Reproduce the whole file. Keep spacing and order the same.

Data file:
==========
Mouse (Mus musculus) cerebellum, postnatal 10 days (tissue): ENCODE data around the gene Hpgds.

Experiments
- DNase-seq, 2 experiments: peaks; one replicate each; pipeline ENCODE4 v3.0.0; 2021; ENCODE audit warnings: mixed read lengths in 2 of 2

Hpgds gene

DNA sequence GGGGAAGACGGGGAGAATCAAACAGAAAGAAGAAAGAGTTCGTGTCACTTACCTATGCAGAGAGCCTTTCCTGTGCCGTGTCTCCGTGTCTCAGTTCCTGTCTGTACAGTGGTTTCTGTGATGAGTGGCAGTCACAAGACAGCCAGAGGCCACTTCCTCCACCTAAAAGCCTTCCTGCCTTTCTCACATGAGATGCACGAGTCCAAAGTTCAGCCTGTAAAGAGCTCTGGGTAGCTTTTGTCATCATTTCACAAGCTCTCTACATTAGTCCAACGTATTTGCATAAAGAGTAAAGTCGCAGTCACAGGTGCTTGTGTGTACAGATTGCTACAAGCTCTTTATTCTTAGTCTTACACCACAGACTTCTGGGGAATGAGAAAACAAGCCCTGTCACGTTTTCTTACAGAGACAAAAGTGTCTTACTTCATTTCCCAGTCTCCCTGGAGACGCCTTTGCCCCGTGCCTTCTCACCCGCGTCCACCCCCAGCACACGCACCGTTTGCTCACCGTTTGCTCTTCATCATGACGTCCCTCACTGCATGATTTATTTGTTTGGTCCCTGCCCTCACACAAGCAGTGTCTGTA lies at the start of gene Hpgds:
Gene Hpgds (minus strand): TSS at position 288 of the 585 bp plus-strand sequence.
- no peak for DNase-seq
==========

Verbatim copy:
Mouse (Mus musculus) cerebellum, postnatal 10 days (tissue): ENCODE data around the gene Hpgds.

Experiments
- DNase-seq, 2 experiments: peaks; one replicate each; pipeline ENCODE4 v3.0.0; 2021; ENCODE audit warnings: mixed read lengths in 2 of 2

Hpgds gene

DNA sequence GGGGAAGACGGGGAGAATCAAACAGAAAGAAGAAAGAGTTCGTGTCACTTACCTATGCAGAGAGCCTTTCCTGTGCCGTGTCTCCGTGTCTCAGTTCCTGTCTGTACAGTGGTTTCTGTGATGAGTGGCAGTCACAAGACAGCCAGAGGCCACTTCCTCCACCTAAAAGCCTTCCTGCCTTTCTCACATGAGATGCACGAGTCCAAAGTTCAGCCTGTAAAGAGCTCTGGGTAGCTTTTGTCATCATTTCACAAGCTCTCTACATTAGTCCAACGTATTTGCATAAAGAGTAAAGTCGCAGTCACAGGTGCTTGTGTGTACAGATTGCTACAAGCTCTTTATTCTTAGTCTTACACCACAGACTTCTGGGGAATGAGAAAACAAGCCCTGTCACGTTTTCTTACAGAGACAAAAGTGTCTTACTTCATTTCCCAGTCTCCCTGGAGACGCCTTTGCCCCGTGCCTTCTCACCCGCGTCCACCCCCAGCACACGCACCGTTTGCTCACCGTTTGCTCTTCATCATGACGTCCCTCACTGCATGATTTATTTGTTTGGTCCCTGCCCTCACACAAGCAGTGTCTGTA lies at the start of gene Hpgds:
Gene Hpgds (minus strand): TSS at position 288 of the 585 bp plus-strand sequence.
- no peak for DNase-seq